The 18th contracted commercial resupply mission from SpaceX (CRS-18) delivers more than 5,000 pounds of research, crew supplies and hardware to the orbiting laboratory.

Image above: July 27, 2019: International Space Station Configuration. Five spaceships are parked at the space station including the SpaceX Dragon cargo craft, Northrop Grumman’s Cygnus space freighter, the Progress 72 resupply ship and the Soyuz MS-12 and MS-13 crew ships. Image Credit: NASA.

A key item in Dragon’s unpressurized cargo section is International Docking Adapter-3 (IDA-3). Flight controllers at mission control in Houston will use the robotic arm to extract IDA-3 from Dragon and position it over Pressurized Mating Adapter-3, on the space-facing side of the Harmony module. NASA astronauts Nick Hague and  Andrew Morgan, who arrived at the station Saturday, July 20, will conduct a spacewalk in mid-August to install the docking port, connect power and data cables, and set up a high-definition camera on a boom arm.

Robotics flight control teams from NASA and the Canadian Space Agency will move the docking port into position remotely before the astronauts perform the final installation steps. IDA-3 and IDA-2, which was installed in the summer of 2016, provide a new standardized and automated docking system for future spacecraft, including upcoming commercial spacecraft that will transport astronauts through contracts with NASA.

SpaceX CRS-18 Dragon berthing

Video above: The SpaceX Dragon CRS-18 cargo spacecraft was berthed to the International Space Station’s Harmony module on 27 July 2019, at 16:01 UTC (12:01 EDT). The spacecraft was captured with the International Space Station’s robotic Canadarm2 by NASA astronauts Nick Hague and Christina Koch, on 27 July 2019, at 13:11 UTC (09:11 EDT). The CRS-18 Dragon spacecraft was launched by a SpaceX Falcon 9 rocket from Space Launch Complex 40 (SLC-40) at Cape Canaveral Air Force Station, Florida, on 25 July 2019 at 22:01 UTC (18:01 EDT). The CRS-18 Dragon spacecraft previously supported the CRS-6 mission in April 2015 and the CRS-13 mission in December 2017. Video Credits: NASA TV/SciNews.

Here’s some of the science arriving at station:

Effects of Microgravity on Microglia 3D Models

Induced pluripotent stem cells (iPSC) – adult cells genetically programmed to return to an embryonic stem cell-like state – have the ability to develop into any cell type in the human body, potentially providing an unlimited source of human cells for therapeutic purposes. Space Tango-Induced Pluripotent Stem Cells examines how specialized white blood cells derived from iPSCs of patients with Parkinson’s disease and multiple sclerosis grow and move in 3D cultures, and any changes in gene expression that occur as a result of exposure to a microgravity environment. Results could lead to the development of potential therapies.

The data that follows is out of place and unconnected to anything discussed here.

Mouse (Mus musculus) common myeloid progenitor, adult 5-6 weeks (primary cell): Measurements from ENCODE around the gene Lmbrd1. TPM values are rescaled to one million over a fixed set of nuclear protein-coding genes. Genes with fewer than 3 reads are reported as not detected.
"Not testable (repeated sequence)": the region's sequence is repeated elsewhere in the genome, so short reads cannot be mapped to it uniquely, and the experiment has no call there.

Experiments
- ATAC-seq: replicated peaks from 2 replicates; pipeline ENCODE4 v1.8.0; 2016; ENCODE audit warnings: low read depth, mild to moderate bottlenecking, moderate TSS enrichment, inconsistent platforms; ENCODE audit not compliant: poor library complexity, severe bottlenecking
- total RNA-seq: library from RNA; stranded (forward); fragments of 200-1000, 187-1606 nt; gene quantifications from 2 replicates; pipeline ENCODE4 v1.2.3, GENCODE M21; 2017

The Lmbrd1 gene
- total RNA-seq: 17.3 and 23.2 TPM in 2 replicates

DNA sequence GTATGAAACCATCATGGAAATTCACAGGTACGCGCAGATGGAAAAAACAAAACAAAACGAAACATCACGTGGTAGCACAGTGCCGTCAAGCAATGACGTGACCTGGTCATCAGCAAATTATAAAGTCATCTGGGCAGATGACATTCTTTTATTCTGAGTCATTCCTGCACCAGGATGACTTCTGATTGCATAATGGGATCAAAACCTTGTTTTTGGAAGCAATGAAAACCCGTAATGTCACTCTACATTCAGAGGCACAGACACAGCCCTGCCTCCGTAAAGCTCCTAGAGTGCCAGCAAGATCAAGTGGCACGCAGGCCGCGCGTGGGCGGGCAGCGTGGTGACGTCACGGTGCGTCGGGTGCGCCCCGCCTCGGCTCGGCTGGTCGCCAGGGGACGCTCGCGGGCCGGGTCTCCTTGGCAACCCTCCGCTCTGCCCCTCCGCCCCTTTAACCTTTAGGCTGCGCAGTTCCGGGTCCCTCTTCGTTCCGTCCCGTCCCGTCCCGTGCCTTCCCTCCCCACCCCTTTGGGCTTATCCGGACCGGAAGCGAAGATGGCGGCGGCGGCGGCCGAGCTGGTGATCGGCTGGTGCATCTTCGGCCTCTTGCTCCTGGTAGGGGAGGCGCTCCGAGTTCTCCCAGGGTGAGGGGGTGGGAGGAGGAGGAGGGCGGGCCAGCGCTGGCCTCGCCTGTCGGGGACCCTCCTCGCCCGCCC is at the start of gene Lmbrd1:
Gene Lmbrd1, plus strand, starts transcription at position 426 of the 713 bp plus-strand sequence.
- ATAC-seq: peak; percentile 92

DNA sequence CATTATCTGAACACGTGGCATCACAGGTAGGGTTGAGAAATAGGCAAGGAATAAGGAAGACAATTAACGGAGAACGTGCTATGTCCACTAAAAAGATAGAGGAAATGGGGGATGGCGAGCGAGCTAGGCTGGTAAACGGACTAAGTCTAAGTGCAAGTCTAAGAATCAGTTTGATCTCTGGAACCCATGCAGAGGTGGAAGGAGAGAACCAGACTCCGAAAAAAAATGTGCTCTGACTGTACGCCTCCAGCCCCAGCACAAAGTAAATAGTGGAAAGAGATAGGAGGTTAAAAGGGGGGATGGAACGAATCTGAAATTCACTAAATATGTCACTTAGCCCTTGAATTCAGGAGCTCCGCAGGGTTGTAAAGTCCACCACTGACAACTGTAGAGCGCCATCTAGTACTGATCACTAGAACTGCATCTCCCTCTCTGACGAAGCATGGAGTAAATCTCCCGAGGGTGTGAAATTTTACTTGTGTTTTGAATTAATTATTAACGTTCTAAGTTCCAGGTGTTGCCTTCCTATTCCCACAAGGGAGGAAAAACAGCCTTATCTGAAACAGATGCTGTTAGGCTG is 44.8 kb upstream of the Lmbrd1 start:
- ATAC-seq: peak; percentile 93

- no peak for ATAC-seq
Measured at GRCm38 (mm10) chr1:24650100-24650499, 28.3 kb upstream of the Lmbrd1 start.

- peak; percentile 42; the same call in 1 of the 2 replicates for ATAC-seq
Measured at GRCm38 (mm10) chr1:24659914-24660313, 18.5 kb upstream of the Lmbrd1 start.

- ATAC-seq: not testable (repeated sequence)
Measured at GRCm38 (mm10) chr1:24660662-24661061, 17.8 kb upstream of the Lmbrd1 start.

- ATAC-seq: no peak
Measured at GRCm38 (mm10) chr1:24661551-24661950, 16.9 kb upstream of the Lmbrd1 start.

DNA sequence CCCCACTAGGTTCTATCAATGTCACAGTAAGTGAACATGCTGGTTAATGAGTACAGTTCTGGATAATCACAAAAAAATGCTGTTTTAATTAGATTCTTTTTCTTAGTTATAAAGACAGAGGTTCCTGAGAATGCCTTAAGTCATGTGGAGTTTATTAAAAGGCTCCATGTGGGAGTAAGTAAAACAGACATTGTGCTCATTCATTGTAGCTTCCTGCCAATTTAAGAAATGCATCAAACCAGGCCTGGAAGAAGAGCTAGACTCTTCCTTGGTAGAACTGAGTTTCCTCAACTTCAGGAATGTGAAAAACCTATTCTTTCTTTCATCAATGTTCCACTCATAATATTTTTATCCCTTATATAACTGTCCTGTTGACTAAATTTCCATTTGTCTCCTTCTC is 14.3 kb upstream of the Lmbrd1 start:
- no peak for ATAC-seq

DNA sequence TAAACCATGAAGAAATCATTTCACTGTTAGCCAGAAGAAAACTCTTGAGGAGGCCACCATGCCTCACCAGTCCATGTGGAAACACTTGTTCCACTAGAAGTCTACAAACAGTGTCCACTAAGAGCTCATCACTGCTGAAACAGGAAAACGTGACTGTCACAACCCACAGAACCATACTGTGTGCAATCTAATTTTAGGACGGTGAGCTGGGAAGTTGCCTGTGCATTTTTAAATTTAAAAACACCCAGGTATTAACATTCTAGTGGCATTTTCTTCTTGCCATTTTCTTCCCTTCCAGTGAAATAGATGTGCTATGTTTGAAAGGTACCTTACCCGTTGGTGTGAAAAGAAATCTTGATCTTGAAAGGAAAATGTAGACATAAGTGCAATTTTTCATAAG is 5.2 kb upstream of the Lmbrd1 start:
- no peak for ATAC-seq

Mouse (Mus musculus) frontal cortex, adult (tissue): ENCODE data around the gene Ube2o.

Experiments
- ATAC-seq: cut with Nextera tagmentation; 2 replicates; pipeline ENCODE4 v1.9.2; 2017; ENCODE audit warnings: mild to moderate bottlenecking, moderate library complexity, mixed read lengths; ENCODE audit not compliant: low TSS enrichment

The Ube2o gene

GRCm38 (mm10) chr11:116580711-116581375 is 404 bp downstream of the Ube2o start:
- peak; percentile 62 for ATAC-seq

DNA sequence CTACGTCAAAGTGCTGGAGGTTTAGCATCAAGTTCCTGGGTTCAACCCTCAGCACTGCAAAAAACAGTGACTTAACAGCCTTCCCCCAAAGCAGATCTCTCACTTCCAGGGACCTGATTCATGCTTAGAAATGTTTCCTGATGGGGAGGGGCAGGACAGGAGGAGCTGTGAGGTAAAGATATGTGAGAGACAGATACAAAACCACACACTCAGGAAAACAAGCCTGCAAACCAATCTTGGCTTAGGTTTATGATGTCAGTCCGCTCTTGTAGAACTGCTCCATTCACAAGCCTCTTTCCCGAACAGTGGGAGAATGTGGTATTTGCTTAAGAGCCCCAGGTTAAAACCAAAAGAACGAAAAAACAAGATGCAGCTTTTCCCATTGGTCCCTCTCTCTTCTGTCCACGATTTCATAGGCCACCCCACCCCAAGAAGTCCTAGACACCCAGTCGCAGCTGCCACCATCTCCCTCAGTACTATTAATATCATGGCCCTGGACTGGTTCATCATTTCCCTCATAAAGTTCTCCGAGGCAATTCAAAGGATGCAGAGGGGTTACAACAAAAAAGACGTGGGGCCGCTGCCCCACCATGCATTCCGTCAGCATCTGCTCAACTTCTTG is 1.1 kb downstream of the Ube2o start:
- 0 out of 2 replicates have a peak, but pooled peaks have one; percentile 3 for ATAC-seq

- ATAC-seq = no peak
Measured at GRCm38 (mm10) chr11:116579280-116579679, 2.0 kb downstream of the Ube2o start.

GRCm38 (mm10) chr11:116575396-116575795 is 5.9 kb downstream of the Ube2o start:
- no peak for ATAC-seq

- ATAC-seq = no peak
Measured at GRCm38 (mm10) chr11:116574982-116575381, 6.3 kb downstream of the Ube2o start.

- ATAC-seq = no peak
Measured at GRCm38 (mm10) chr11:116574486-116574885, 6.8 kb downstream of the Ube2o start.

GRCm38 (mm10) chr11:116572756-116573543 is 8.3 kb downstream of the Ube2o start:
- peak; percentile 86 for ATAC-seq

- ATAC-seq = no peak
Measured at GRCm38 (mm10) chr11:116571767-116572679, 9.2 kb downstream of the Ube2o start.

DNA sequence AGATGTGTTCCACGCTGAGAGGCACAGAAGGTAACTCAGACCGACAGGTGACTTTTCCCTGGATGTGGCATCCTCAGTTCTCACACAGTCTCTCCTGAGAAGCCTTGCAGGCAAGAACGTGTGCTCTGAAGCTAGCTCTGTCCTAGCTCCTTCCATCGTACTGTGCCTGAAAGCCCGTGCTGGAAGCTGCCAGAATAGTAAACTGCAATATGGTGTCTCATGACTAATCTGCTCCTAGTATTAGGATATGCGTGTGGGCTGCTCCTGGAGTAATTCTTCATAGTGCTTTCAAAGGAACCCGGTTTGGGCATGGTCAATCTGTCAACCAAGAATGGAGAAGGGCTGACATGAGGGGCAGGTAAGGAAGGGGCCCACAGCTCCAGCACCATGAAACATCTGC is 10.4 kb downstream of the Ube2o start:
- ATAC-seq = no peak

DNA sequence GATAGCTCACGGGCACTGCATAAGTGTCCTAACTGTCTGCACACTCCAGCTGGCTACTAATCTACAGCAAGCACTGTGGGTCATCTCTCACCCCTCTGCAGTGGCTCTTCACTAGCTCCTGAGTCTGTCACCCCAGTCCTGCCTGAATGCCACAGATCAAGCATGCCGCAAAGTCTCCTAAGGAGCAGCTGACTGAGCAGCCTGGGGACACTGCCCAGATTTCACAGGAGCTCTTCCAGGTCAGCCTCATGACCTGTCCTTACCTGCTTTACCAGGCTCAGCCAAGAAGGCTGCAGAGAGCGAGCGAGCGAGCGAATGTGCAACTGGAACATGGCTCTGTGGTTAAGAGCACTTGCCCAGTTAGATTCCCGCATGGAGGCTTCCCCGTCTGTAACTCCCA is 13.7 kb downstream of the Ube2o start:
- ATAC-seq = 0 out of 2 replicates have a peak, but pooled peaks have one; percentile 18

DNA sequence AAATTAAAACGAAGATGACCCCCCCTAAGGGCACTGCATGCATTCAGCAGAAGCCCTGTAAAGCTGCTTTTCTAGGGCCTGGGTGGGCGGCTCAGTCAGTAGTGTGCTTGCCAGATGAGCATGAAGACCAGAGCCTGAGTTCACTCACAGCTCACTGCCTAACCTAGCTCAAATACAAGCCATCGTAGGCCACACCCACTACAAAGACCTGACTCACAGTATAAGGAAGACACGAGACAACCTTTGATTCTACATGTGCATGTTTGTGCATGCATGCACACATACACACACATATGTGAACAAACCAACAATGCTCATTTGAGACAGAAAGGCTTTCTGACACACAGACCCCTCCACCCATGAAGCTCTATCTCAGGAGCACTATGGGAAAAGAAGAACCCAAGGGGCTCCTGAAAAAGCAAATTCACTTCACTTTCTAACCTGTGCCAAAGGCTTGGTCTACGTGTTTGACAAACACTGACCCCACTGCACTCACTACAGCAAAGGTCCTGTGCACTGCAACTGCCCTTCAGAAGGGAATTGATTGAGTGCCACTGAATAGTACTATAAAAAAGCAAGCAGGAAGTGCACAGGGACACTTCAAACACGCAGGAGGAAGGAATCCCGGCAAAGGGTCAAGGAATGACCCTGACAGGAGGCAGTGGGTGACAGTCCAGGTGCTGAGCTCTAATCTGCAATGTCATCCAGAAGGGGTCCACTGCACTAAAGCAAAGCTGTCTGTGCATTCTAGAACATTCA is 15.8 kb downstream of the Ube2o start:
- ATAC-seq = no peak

Mechanisms of Moss in Microgravity

Space Moss compares mosses grown aboard the space station with those grown on Earth to determine how microgravity affects its growth, development, and other characteristics. Tiny plants without roots, mosses need only a small area for growth, an advantage for their potential use in space and future bases on the Moon or Mars. This investigation also could yield information that aids in engineering other plants to grow better on the Moon and Mars, as well as on Earth.

After Dragon spends approximately one month attached to the space station, the spacecraft will return to Earth with cargo and research.

Related articles:

Dragon Captured With New Science Experiments
https://orbiterchspacenews.blogspot.com/2019/07/dragon-captured-with-new-science.html

Dragon Reaches Orbit, Astronauts Prepare for Saturday Capture
https://orbiterchspacenews.blogspot.com/2019/07/dragon-reaches-orbit-astronauts-prepare.html

SpaceX Falcon 9 Successfully Launches CRS-18
https://orbiterchspacenews.blogspot.com/2019/07/spacex-falcon-9-successfully-launches.html

Related links:

Canadarm2: https://blogs.nasa.gov/spacestation/tag/canadarm2/

Space Tango-Induced Pluripotent Stem Cells: https://www.nasa.gov/mission_pages/station/research/experiments/explorer/Investigation.html?#id=7976

Space Moss: https://www.nasa.gov/mission_pages/station/research/experiments/explorer/Investigation.html?#id=7892

International Docking Adapter-3: https://www.nasa.gov/feature/meet-the-international-docking-adapter

Harmony module: https://www.nasa.gov/mission_pages/station/structure/elements/harmony